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Sea Around Us project newsletter, issue 55, September/October 2009 Bailey, Megan; Sea Around Us Project Sep 30, 2009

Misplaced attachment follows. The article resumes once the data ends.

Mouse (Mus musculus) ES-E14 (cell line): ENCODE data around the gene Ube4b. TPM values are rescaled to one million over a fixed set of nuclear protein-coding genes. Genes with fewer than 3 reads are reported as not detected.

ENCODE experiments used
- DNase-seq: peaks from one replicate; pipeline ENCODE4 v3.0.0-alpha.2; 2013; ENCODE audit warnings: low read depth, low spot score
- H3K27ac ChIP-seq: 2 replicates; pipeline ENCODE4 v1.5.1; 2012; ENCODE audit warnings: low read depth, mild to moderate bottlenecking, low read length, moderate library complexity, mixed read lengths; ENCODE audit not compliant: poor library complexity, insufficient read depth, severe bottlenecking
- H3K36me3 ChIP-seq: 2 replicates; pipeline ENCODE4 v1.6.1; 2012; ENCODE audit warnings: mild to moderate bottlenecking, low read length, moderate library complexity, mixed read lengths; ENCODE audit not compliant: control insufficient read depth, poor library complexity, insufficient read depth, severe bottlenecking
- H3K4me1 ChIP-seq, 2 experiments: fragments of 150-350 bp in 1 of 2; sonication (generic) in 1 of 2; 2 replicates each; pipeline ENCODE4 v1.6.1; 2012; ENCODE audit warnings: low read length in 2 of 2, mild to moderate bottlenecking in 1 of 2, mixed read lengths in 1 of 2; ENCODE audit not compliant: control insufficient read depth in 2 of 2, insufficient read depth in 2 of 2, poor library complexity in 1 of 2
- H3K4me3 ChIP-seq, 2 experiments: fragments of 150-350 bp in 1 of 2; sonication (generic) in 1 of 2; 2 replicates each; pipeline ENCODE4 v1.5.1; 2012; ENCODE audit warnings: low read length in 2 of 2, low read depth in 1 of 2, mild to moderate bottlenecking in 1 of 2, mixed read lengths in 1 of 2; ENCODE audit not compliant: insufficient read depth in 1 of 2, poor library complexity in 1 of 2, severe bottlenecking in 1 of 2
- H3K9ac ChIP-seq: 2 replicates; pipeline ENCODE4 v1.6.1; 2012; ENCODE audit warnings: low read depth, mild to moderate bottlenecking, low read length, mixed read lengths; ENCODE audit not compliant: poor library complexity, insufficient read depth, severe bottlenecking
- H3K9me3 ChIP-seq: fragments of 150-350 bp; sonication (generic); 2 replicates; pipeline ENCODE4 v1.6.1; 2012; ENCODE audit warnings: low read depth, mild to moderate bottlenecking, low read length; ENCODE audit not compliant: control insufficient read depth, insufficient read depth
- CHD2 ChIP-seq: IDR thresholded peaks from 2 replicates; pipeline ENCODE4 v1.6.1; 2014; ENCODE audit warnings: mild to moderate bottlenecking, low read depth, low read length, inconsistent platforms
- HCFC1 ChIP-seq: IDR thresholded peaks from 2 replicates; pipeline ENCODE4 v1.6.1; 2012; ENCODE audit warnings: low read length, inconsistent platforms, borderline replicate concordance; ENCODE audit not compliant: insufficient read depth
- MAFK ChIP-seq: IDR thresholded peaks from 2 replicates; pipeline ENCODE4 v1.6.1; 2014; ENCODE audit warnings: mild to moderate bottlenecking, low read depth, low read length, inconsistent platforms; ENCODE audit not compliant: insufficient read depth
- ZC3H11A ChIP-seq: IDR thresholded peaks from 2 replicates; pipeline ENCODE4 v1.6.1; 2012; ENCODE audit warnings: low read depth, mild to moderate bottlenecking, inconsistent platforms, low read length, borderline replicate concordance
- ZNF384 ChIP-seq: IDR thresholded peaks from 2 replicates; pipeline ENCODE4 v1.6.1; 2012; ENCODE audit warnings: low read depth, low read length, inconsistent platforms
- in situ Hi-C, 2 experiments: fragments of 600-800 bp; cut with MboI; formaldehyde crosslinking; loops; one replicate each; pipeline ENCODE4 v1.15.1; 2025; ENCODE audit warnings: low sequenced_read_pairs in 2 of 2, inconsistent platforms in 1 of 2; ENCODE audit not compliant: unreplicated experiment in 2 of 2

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Sea Around UsThe Sea Around Us Project NewsletterIssue 55 – September/October 2009Continued on page 2 - Climateet al. 2009) and feedbackloops, this mainly meansthat the systems biologistsstudy are at the receivingend of climate change. Inother words, we must studyhow ecosystems and thespecies therein are going torespond to physical forcing.Terrestrial ecologists havetaken a lead on this, notleast because they couldbuild on spatial informationon natural (forests, savannas,etc.) and agriculturalsystems, for whichnumerous globaldatabases exist.This is differentfor marinebiologists andfisheriesscientists, twodisciplineswhosepractitioners areaccustomed toworking at alocal level onone, or a few,species at atime, and totesting narrowhypotheses(Peter 1991).Thus, their mainresponse to theglobal warmingchallenge so farThere are various waysthat scientists ofdiverse disciplines cancontribute to the debate onglobal warming.  The first,obviously, was to establishthe reality of thegreenhouse effect, and thiswas achieved well over ahundred years ago, throughthe work of SvanteArrhenius (1896). However,it is only in the last threedecades that the work ofCharles Keeling, JamesGlobal warming:effects on sea-food securityby Daniel Pauly and William W.L. CheungHansen and others,systematized in successiveIPCC assessments,established empirically thathumans not only couldchange the climate, butwere indeed engaged indoing so, with potentiallycatastrophic outcomes.The mechanisms at workare mainly physical andchemical, andnotwithstanding numerousexceptions (see e.g., WilsonFigure 1. Example of a distribution range map for yellow croaker Larimichthys polyactisand (as insert), the resulting temperature preference profiles. Similar maps, pertainingto well over 1000 species and higher taxa may be found at www.seaaroundus.org.Page 2Sea Around Us – September/October 2009The Sea Around Us project newsletter ispublished by the  Fisheries Centre at theUniversity of BritishColumbia. Included withthe Fisheries Centre’snewsletter FishBytes, sixissues of this newsletterare published annually.Subscriptions are free ofcharge, and will beavailable only electronically fromthe January/February 2010 issue onwards.Our mailing address is: UBC FisheriesCentre, Aquatic Ecosystems ResearchLaboratory, 2202 Main Mall, Vancouver,British Columbia, Canada, V6T 1Z4. Our faxnumber is (604) 822-8934, and our emailaddress is SeaNotes@fisheries.ubc.ca. Allqueries (including reprint requests),subscription requests, and address changesshould be addressed to Megan Bailey, SeaAround Us Newsletter Editor.The Sea Around Us website may be foundat www.seaaroundus.org and contains up-to-date information on the project.The Sea Around Us project is a scientific collaborationbetween the University of British Columbia and the PewEnvironmental Group. The Group supports nonprofitactivities in the areas of culture, education, the environment,health and human services, public policy and religion. Basedin Philadelphia, Pew makes strategic investments to helporganizations and citizens develop practical solutions todifficult problems. In 2000, with approximately $4.8 billion inassets, the Group committed over $235 million to 302nonprofit organizations. ISSN 1713-5214   Sea Around Us (ONLINE)Climate - Continued from page 1Continued on page 3 - Climatehas been local studies,highlighting, e.g., the polewardmovement of selected species(see Perry et al. 2005), fromwhich global inferences are thendrawn. This approach is fraughtwith problems, especiallyconsidering therepresentativeness of thespecies and locales studied.The Sea Around Us Project has aglobal mandate, however. This isthe reason why we havemapped the growth and declineof global catches since 1950(Pauly 2007; Watson et al. 2004),and the data and insightsgathered in the course of thiswork enable us to tackle globalclimate change issues. Thefollowing account brieflydiscusses steps that we used toproduce a number of papers onthe impact of global warming onmarine biodiversity and fisherieson the world’s marineecosystems, and to lay a strongfoundation for futurecontributions. We proceeded infour steps.Step 1 was the elaboration of amodel for shifting the speciesdistributions (generallypoleward, and into deeperwater) as temperature increased,building on the over onethousand range maps weconstructed, in the course of theSea Around Us Project, formapping fisheries catches. (Wehave a map for all ‘commercialspecies’, these being defined asfish or invertebrate species forwhich at least one membercountry submits catch data tothe FAO; Figure 1).  From each ofthese maps, a temperaturepreference profile was derived(Figure 1, insert), defined by thewater preferentially inhabited bythat species. (Note that weavoided circularity, because wenever used temperature todefine species range maps; seeClose et al. 2006).  Then, for each(half degree lat./long.) cell of aspecies distribution range map, apopulation dynamics model wasset up, featuring the (bi)annualbroadcasting of reproductivepropagules whose survival isdetermined largely by the watertemperatures they encounter.Given increasing temperatures,this generates amoeboidpoleward movement of thespecies in question, lasting aslong as the initial temperaturepreference profile is not re-established (see contributions inCheung et al. 2008a).  Theprojected temperature data weused for this originates fromoutputs of the Ocean-Atmosphere coupled generalcirculation model (GCM) CM 2.1of NOAA’s Geophysical FluidDynamics Laboratory andprovided by our partners atPrinceton University, led byJorge Sarmiento. These outputaccount not only fortemperature changes, but alsofor changes in currents. Weexamined the effects of changesin ocean conditions under threegreenhouse gas emissionscenarios: 720 ppm, 550 ppm,370 ppm CO2 concentration by2100, but we limited ourprojections to 2050.Step 2 consisted of establishinga strong predictive relationshipbetween the area of distributionof a species and its productivity,as required to reflect thechanged distributions generatedin Step 1.  Such a strongrelationship is documented inCheung et al.  (2008b) and hasthe formlogCp = - 2.881 + 0.826·logPP –0.505·logA – 0.152·logTL+1.887·logCT + 0.111·logHCT +e where Cp is the potential catch(in t·year-1, estimated as themean of several years with thehighest catch); PP is the annual... insightsgathered inthe course ofthis workenable us totackle globalclimatechange issues.Page 3 Sea Around Us – September/October 2009primary production in the area ofdistribution (g·C); A is the area ofdistribution (km2); TL is thetrophic level; CT is number ofyears used from thecomputation of Cp; HCT is thecatch reported in thecorresponding genus or family(to account for reporting in taxaother than species) and e is theerror term of the model, whichexplains 70% of the variability ina data set comprising 1066species, covering animals asdiverse as Antarctic krillEuphausia superba and yellowfintuna Thunnus albacares.Step 3 then consisted ofapplying the shift model in Step1to over 1,000 species asdefined above (857 species offinfish and 229 species ofinvertebrates). This led to globalmaps showing areas dominatedby species extirpations (near thepoles, and in the inter-tropicalbelt), areas dominated byinvasions (Arctic and SouthernOcean), and areas with highturnover (extirpation +invasions).  They represent thefirst global maps of threats tomarine biodiversity (see Cheunget al. 2009a). Moreover, becausethey were based on a largesample size and on species witha large biomass, we believe thatthe pattern they identify isrepresentative and thus canguide future work about theimpact of global warming onmarine biodiversity.Step 4, by combining the catchpotential in Step 2 with thespecies shifts in Step 3,generated maps of change incatch potential for the worldoceans (Figure 2). When thesewere overlaid with the outlinesof countries’ Exclusive EconomicZones, the main result was that afew high-latitude countries (e.g.,Norway, Iceland) may benefitfrom the large scaleredistribution of fish species, i.e.,see increases of their catchpotential of up to 40%, whilelow-latitude, tropical countriesmay suffer declines of 10-30% intheir catch potential (Cheung etal. 2009b).  In countries coveringa large latitudinal range, such asthe USA and Australia, thepositive changes in high latitudeareas would offset negativechanges in low latitude areas, asrevealed by soon-to-besubmitted national-scale studiesfor the US and Australia. Hereagain, we anticipate that ourresult will inspire internationalresearch on this topic becauseour inferences are based onhuge datasets and do notrepresent solely local conditions.This work also allowedidentification of limitations inour coverage of the world’sbiodiversity, as there arenumerous countries which, intheir reports to FAO, omit thecatch of  artisanal fisheries (i.e.,coastal species), important asthey usually are (seecontribution in Zeller and Pauly2007).  In the future, we willremedy this by ensuring thatevery EEZ in the world isrepresented by at least severalFigure 2.  Predicted change in the potential of fisheries, given the distribution range shifts induced by global  warming. Somehigh-latitude countries (e.g., Norway, Iceland) are predicted to see increases (20-40 %) in their catch potential, while tropicalcountries are predicted to see decreases (10-30 %) from such changes (Cheung et al. 2009b). However, these predictions donot account for change in oxygen distribution in, and acidification, of the oceans, and hence represent an optimistic scenario(see text).Climate - Continued from page 2Continued on page 4 - Climate...a few highlatitudecountries(e.g., Norway,Iceland)might benefitfrom the largescaleredistributionof fish species... while lowlatitude,tropicalcountrieswould sufferdeclines of10-30 % intheir catchpotential.Page 4Sea Around Us – September/October 2009Publications Mail Agreement No: 41104508coastal species. However, themajor limitation of our studyprobably is the non-consideration of four importantfactors, which we assess will becritical to future research.One factor so far neglected isdissolved oxygen, whichgenerally will be reduced infuture oceans because strongertemperature gradients withregards to depth will reducemixing.  We will account for thispotentially strong effect on fishproductivity by explicitly takingaccount of the impact ofoxygen on fish growth (Pauly1981).The second neglected factor isacidification. Lower pH isgenerally perceived asaffecting only organisms withcalcium carbonate shells, but inreality it is likely to affect allwater-breathing organisms, byreducing the gradient whichallows them to get rid ofcarbon dioxide as they exhale.Empirical evidence exists that areduction of this gradient willimpact performance of water-breathers, and hence theproductivity of fish (e.g.,Munday et al. 2009).The third factor we mustconsider is that, while primaryproduction is generallypredicted to remain similar inthe next decades, it mayactually consist of smaller cells(picoplankton; variousflagellates) and less of thelarger phytoplankton(especially diatoms), which fuelproductive marine food webs.We plan to account for this byinserting a trophic levelbetween the smallphytoplankton and thezooplankton, which willaccount for the microbial foodweb (where much of the smallphytoplankton ends up), andreduce the primary productionsupporting fisheries yields.Finally, the current version ofcoupled GCM does notrepresent well the dynamicsalong the coast and on thecontinental shelf, where manyexploited species are found,which adds considerableuncertainty to our finer-scaleprojection in some regions.Thus, we are undertakingregional case studies (e.g, inWestern Australia) in whichhigher-resolution physicaloutputs from regionaloceanographic models are usedto drive our biological models.The results so far suggest thatthe general patterns of rangeshift that we showed in theglobal analysis remain robust atthe regional scale.Nevertheless, we will, in thefuture, use outputs from GCMswith finer resolution and bettercoastal representation.A paper outlining these foursteps is in progress and weexpect that it will generateestimates of potential catchdevoid of ‘winners’: the worldfisheries will lose out, and theeffect will be strongest in thetropics.Overall, this global modellingexercise will gradually includemuch of what we know aboutimportant physiological andtrophic mechanisms.  Also, itwill be enriched when the workof Villy Christensen, workingwith Ecopath with Ecosim andthe Sea Around Us databases,adds a food web perspective tothis (see Christensen et al.2009).  Overall, with this work,the Sea Around Us Project ispositioning itself to be a majorplayer in the scientific study ofthe effect of global warming onocean biodiversity and fisheries.This will often make us thebearer of bad news, as it appearsthat the more we build into ourmodel the worse the predictionsbecome.On the other hand, our work –already now - indicates that thefaster the root cause of globalwarming is addressed, the betterit will be for the millions ofpeople who depend directly orindirectly on seafood for theirsubsistence or their enjoyment.ReferencesArrhenius, S. 1896. On theinfluence of carbonicacid in the air upon thetemperature of theground. PhilosophicalMagazine and Journal ofScience (fifth series), 41:237–275.Christensen, V., Walters, C.J.,Ahrens, R., Alder, J.,Buszowski, J.,Christensen, L.B., Cheung,W.W.L., Dunne, J., Froese,R., Karpouzi, V., Kaschner,K., Kearney, K., Lai, S., Lam,V., Palomares, M.L.D.,Peters-Mason, A., Piroddi,C., Sarmiento, J.L.,Steenbeek, J., Sumaila, R.,Watson, R., Zeller, D. andD. Pauly. 2009. Database-driven models of theworld’s Large MarineEcosystems. EcologicalModelling, 220: 1984-1996.Cheung, W.W.L., V.W.Y. Lam, J.L.Sarmiento, K. Kearney R.Watson and D. Pauly.2009a. Projecting globalmarine biodiversityimpacts under climatechange scenarios. Fishand Fisheries DOI:10.1111/j.1467-2979.00315xCheung, W.W.L., V.W.Y. Lam, J.L.Sarmiento, K. Kearney, R.Watson, D. Zeller and D.Pauly 2009b. Large-scaleContinued on page 5 - ClimateClimate - Continued from page 3The SeaAround UsProject ispositioningitself to be amajor playeron thescientific studyof the effect ofglobalwarming onoceanbiodiversityand fisheries.Page 5 Sea Around Us – September/October 2009Climate - Continued from page 4Continued on page 6 - MastersHigh times, high seas, high bloodpressure: completing an MSc at theFisheries Centre has it allby Sarika Cullis-SuzukiThis fall 2009, I closed thedoor on part of my life: Ifinished my three-year MScat the Fisheries Centre at UBC.Unfortunately, what was not putto an end: all the ocean’sproblems.Certainly one of the mostoverwhelming things I dealt withearly in my studies was becomingaware of the global crisis offisheries, and the resultant feelingof being so small as to becompletely ineffectual in the faceof it. I definitely remember myearly days at the Fisheries Centre,rushing over to my supervisor’soffice, plunking myself into a chairand asking: how do the oceanseven stand a chance? And how doyou maintain your composure?? Isuppose Dr Daniel Pauly haswitnessed (or been the victim of )such a reaction before. He calmlyexplained to me how you dowhat you can: you put the partsback, tiny piece by tiny piece1.And so that’s what I tried. As weall do, as members of the SeaAround Us Project.Initially for my research, I beganworking on global MarineProtected Areas (MPAs),continuing on with the work ofDr Louisa Wood, who graduatedfrom UBC in 2006. While this didlead to some interesting results(see Alder et al. 2009; Cullis-Suzuki and Pauly in press), after ayear it was time to move on tosomething new.redistribution ofmaximum fisheries catchpotential in the globalocean under climatechange. Global ChangeBiology.  [in press;http://dx.doi: 10.1111/j.1365-2486.2009.01995.x]Cheung, W.W.L., V. Lam and D.Pauly. 2008a. Modellingpresent and climate-shifteddistribution ofmarine fishes andinvertebrates. FisheriesCentre Research Reports16(3) 726 pp.Cheung, W.W.L., C. Close, V. Lam,R. Watson and D. Pauly.2008b. Application ofmacroecological theoryto predict effects ofclimate change on globalfisheries potential. MarineEcology Progress Series,365: 187-197.Munday, P.L., N.E. Crawley andG.E. Nilsson. 2009.Interacting effects ofelevated temperatureand ocean acidificationon the aerobicperformance of coral reeffishes. Marine EcologyProgress Series, 388:235-242.Pauly, D. 1981. The relationshipsbetween gill surface areaand growth performancein fish: a generalization ofvon Bertalanffy’s theoryof growth. Berichte derDeutschenWissenschaftlichenKommission fürMeeresforschung 28(4):251-282.Pauly, D. 2007. The Sea AroundUs Project: Documentingand communicatingglobal fisheries impactson marine ecosystems.AMBIO: a Journal of theHuman Environment ,34(4): 290-295.Perry, A.L., P.J. Low, J.R. Ellis,J.D. Reynolds. 2005.Climate change anddistribution shifts inmarine fishes. Science,308: 1912-1915.Peter, R.H. 1991. A Critique forEcology. CambridgeUniversity Press,Cambridge.Watson, R., A. Kitchingman, A.Gelchu and D. Pauly.2004. Mapping globalfisheries: sharpening ourfocus. Fish and Fisheries,5: 168-177.Wilson, R.W., F.J. Millero, J.R.Taylor, P.J. Walsh, V.Christensen,S.Jenningsand M. Grosell. 2009.Contribution of fish to themarine inorganic carboncycle. Science, 323:359-362.Zeller, D. and D. Pauly (Eds).2007. Reconstruction ofMarine Fisheries Catchesfor Key Countries andRegions (1950-2005).Fisheries Centre ResearchReports, 15(2) 163 p.Page 6Sea Around Us – September/October 2009Masters - Continued from page 5Continued on page 7 - MastersWhile taking a course in marineresource law, I became veryintrigued with the concept of anocean ‘commons’, and the ideathat there could still be areas ofthe sea essentially unowned bypeople. What happens to theresources in these areas? Who isresponsible for them?Comprising about 60% of theocean’s surface, the high seasare often left out of the globalfisheries discussion.This is what led me to my thesistopic: the effectiveness of globalregional fisheries managementorganizations on the high seas.Regional fisheries managementorganizations, RFMOs, arecurrently the only fishery bodiesmandated to manage andconserve the fish resources inthe high seas (United Nations1995). Currently, RFMOs coverthe majority of the global oceans(Figure 1). Through increasedmanagement, RFMOs are toutedas being part of the solution tooverfishing; thus calls to increasetheir numbers have been made,and as a result, more are slatedto come into existence soon2.Yet while we continue toblanket the seas with RFMOs, thequestion of whether or notthese management bodies areeven effective remainsunanswered.I conducted a two-part study. Thefirst part examined the state ofRFMOs in theory, i.e., how wellthey did when compared toguidelines (see Lodge et al.,2007). The second partexamined the effectiveness ofRFMOs in practice, i.e., how wellthey scored in relation to thestatus of the stocks which theymanage.The average score across RFMOsin the first part of the study was57%: the majority of RFMOs failto meet the best-practicesrequirements. Scores wereparticularly low regardingschemes to promotecompliance. The results of thesecond part of the study wereeven more shocking: two-thirdsof the stocks examined underRFMO management were eitherdepleted or overexploited,which matches with FAO’scurrent estimate (FAO 2009).These results show that highseas stocks are worse off thanthose within EEZs, and with amuch shorter fishing history,too3. The RFMOs scoredpredictably worse in this half ofthe study, averaging 49%.There appeared to be nocorrelation between how RFMOsscored in the first assessment,and how they scored in thesecond; in other words, what anRFMO says it’s doing does notnecessarily reflect what isactually happening in the sea.My study concluded that RFMOsface many organizationalproblems which can account inpart for their low scores, butgenerally, the most pressingconcern is our failure to acceptThe global distribution of RFMOs. The IWC covers the entire ocean.Yet while wecontinue toblanket theseas withRFMOs, thequestion ofwhether ornot thesemanagementbodies areeveneffectiveremainsunanswered.Page 7 Sea Around Us – September/October 2009Masters - Continued from page 6that the ‘Freedom of the Seas’exists no longer.  “First, theprinciple of freedom of fishingcould be retired from thepantheon of fundamentalprinciples. Indeed, thecontinued articulation of theprinciple is both inaccurate andmisleading, if not downrightdisingenuous” (Rayfuse 2007).And because we don’t acceptthis, we continue to treat thehigh seas like a globalcommons. Flags ofconvenience, IUU, and highrates of bycatch are all rampanton the high seas, illegal actsaided easily by their immensityand unmonitored state.Until we succeed in givingRFMOs both full responsibilityand accountability formanaging and conserving fishin the high seas, their state- andthat of the fish- can only beexpected to get worse.These findings will soon besubmitted to a journal. Yetwhile valuable, they areoverwhelmingly depressing. It’sa strange feeling: parttriumphant at finishing one’sdegree, part despair uponrealizing just how bad it is forthe oceans.Ah, the ups and downs; theydefinitely get one’s bloodflowing.Thankfully, there were other,more uplifting parts of my timeat the Fisheries Centre. Likewhat it’s like to be at theepicentre of cutting-edgeglobal fisheries research, or toexchange ideas with anincredibly diverse andcompetent international groupof people. Or to haveconversations with the leadingminds in fisheries science…and sometimes, even todisagree with them. Or to shrinkin one’s seat in a classroom,surrounded by professors, post-docs, and students, all people ofimposing analytical capacity. Orto collect an eminent scientist atthe airport because she isscheduled to give a lecture atyour institution- a scientist whowill soon go on to work for theObama Administration,becoming the first female inhistory to head NOAA4. Or tohave your hero write to youbecause he read an article youwrote in FishBytes. Or, to havethe freedom to do science whileacting on the responsibility wehave as scientists and as citizens.My time at the Fisheries Centrehas been replete withopportunities and intellectualstimulation (and exhaustion).These things have all made mythree years here matchless inscope, and very, very full. For allthis, I am grateful and proud.Thanks to all who have been partof it.ReferencesAlder, J., S. Cullis-Suzuki, V.Karpouzi, K. Kaschner, S.Mondoux, W. Swartz, P.Trujillo, R. Watson, andD. Pauly. 2009. Aggregateperformance in managingmarine ecosystems of 53maritime countries. MarinePolicy, doi:10.1016/j.marpol.2009.10.001Cullis-Suzuki, S. and D. Pauly.Protected Area Costs as‘Beneficial’ FisheriesSubsidies: A GlobalEvaluation. CoastalManagement Journal. [Inreview].FAO Fisheries and AquacultureDepartment. 2009. The stateof the world fisheries andaquaculture 2008. Food andAgriculture Organization ofthe United Nations, Rome.Lodge, M. W., D. Anderson, T.Lobach, G. Munro, K.Sainsbury and A. Willock.2007. Report of anindependent panel todevelop a model forimproved governance byRegional FisheriesManagementOrganizations.Recommended bestpractices for regionalfisheries managementorganizations. 1-141 pp.Chatham House: London.Rayfuse, R. G. 2007. Regionalallocation issues or zen andthe art of pie cutting.University of New SouthWales Law Research Paper,10.United Nations, 1995.Provisions of the UnitedNations Convention on theLaw of the Sea of 10December 1982 relating tothe conservation andmanagement of straddlingfish stocks and highlymigratory fish stocks.United Nations conferenceon straddling fish stocksand highly migratory fishstocks. 4 August, 1995,New York, USA.Notes1‘Tiny’ being relative: the topicsof theses supervised in thecontext of the Sea AroundUs  Project, being global inscope, are notoriouslyambitious!2 For a list of current and futureRFMOs, see www.fao.org/fishery/rfb/search.3 Unlike coastal fisheries, highseas fishing only reallybegan in the 1950s.4 Dr Jane Lubchenco gave aFISH 500 seminar at theFisheries Centre as part ofthe lecture series inMarch 2008, exactly a yearbefore she becameadministrator ofNOAA.Andbecause wedon’t acceptthis, wecontinue totreat thehigh seaslike a globalcommons.Page 8Sea Around Us – September/October 2009The Upper Gulf of California(UGC) is Mexico’s mostimportant fishing ground(Acosta, 2008). The bulk of thefisheries since the 1930s havetargeted shrimp. Two sectorscoexist: an artisanal and acommercial shrimp fishery. Thelatter use trawlers, while theformer uses a multitude of smallboats or ‘pangas’, with a length ofless than 7.5 m and an outboardmotor. The gear used to catchshrimp is a gillnet or ‘chinchorrode linea’,  forming a curtain inthe water column. Thisgenerates  huge bycatch,including of protected species,for example the giant croakerTotoaba macdonaldi, as well asmarine turtles.Thus, this fishery is viewed as amajor cause for the decline ofPhocoena sinus, or ‘vaquita’(literally: ‘little cow’), a smallendemic porpoise whose lowpopulation (of about 400individuals) suffers ananthropogenic mortality of 40-80 individuals per year (WWF,2006).A number of Mexican andinternational agencies areattempting to mitigate thisproblem. Among the former, theEscuela Nacional de IngenieríaPesquera (UniversidadAutónoma de Nayarit) runs,jointly with the ComisiónNacional de Acuacultura y Pesca,a project to evaluate thepossibility of converting pangasfrom using gill nets to usingmodified trawls equipped withfish-excluding devices, whichwould reduce or eliminate thevaquita and other bycatch.Fishing tests performed in thebuffer zone of the biospherereserve that is part of the UGC(including the delta of theColorado) were encouraging.Consecutive 30-minute haulswere performed in areasselected by fishers, with andwithout modified gear, and catchsamples were obtained whichwere then separated into theshrimp catch and bycatchspecies (CONAPESCA, 2009). Themain result: the modified gearcatch generates less bycatch,and if widely adopted, wouldreduce the threat to vaquita,totoaba and marine turtles.ReferencesAcosta, Y.V. 2008. Aspectos de labiología reproductiva dela curvina golfina(Cynoscion othonopterus)para su aprovechamientosustentable en el AltoGolfo de California. Tesis deLicenciatura, Centro deInvestigaciones Biologicasdel Noreste, La Paz, BCS,Mexico, 78 p.Cudney, R.B. and P.J.B. Turk. 1998.Pescando Entre Mareas delAlto Golfo de California: UnaGuía sobre la PescaArtesanal, su Gente y susPropuestas de Manejo.[www.cedointercultural.org/content/view/65/61/lang,en/ - 164 p.]WWF. 2006. Conservación de laVaquita y su hábitat en elAlto Golfo de California.[www.ine.gob.mx/descargas/dgipea/pea-ar-2006-021.pdf ] CONAPESCA. 2009. RealizaCONAPESCA reunión sobrepesca responsable yprotección de la vaquitamarina [www.conapesca.sagarpa.gob.mx/wb/cona/06_de_julio_de_2009_mazatlan_sin1]Note1 In 2009 Ms Bucio, fromUniversidad Autónoma inMexico, spent July and August asa volunteer with the SeaAround Us Project.The vaquita and selective trawling byshrimpers in MexicoBy Edaysí Bucio1Sea Around Us newsletter printversion will ceaseIn 2010, the Sea Around Us and FishBytes newsletters will be going fully electronic. We want to thankall of our readers for their continued support over the years. We request that those readers who arereceiving hard copy versions of our Sea Around Us newsletter kindly email the editor, atSeaNotes@fisheries.ubc.ca, with their electronic address, and their preference to receive url or pdfmailing. Having a fully electronic format will help us to be more sustainable by reducing our reliance onpaper, and will allow us to use colour for visual aids to communicate with our readers, such as the useof photos and graphs. We appreciate your cooperation and patience as we make this transition. Wehope you will continue to read and enjoy our newsletters! Themodifiedgear catchgenerateslessbycatch,and ifwidelyadopted,wouldreduce thethreat tovaquita,totoabaandmarineturtles.